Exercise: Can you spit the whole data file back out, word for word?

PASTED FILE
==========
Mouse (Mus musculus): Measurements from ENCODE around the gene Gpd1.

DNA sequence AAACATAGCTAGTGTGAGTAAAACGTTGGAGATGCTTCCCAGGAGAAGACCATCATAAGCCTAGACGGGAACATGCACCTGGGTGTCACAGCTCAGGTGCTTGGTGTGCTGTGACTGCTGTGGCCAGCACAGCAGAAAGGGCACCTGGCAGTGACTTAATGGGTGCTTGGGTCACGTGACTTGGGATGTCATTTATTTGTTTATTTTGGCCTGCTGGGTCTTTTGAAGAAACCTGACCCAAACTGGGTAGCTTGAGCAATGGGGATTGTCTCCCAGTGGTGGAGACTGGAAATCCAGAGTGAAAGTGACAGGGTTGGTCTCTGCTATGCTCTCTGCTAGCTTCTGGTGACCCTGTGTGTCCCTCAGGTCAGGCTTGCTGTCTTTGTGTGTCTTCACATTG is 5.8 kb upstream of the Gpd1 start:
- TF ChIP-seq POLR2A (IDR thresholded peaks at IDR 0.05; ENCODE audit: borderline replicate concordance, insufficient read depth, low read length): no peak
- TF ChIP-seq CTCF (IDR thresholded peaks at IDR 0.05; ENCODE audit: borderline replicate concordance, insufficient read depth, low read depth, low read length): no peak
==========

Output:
Mouse (Mus musculus): Measurements from ENCODE around the gene Gpd1.

DNA sequence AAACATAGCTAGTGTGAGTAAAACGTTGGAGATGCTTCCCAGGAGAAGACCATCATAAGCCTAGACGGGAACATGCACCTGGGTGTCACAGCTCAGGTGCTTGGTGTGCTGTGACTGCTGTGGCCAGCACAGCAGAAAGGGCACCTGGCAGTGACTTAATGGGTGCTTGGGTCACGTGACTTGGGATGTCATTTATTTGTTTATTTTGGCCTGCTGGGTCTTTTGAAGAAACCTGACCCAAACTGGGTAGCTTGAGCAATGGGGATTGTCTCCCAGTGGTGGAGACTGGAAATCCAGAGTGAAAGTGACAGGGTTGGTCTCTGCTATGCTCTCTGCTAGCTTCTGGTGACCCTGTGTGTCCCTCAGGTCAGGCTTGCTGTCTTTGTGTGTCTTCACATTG is 5.8 kb upstream of the Gpd1 start:
- TF ChIP-seq POLR2A (IDR thresholded peaks at IDR 0.05; ENCODE audit: borderline replicate concordance, insufficient read depth, low read length): no peak
- TF ChIP-seq CTCF (IDR thresholded peaks at IDR 0.05; ENCODE audit: borderline replicate concordance, insufficient read depth, low read depth, low read length): no peak